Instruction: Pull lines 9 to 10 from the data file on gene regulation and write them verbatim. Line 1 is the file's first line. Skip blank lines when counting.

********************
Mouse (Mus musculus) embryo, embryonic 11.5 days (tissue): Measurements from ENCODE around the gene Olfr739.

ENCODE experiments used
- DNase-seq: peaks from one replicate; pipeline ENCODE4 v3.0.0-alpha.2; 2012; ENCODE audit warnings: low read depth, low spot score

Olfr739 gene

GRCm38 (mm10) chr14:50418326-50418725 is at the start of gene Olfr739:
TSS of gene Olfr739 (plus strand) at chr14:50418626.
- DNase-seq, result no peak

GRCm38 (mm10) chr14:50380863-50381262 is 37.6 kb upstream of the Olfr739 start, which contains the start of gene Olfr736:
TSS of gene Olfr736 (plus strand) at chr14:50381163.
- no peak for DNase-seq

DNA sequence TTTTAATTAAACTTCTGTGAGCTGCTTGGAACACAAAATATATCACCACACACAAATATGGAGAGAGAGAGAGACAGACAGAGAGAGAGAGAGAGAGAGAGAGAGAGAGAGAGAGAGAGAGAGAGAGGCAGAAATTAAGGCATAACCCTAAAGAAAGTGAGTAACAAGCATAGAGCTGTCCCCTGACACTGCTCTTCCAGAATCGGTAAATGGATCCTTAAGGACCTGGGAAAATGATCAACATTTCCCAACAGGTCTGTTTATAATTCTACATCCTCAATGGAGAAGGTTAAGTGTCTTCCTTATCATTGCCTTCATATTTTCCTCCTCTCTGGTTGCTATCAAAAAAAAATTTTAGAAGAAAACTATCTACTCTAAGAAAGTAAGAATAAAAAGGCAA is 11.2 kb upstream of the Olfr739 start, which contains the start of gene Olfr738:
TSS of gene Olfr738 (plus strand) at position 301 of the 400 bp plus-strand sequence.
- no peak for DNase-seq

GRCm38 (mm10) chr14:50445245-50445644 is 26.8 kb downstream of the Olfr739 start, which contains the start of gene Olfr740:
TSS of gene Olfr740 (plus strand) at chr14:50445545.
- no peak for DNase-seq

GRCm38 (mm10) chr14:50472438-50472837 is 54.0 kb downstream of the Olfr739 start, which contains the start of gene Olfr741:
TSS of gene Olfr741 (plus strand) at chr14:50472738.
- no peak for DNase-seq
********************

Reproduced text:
TSS of gene Olfr736 (plus strand) at chr14:50381163.
- no peak for DNase-seq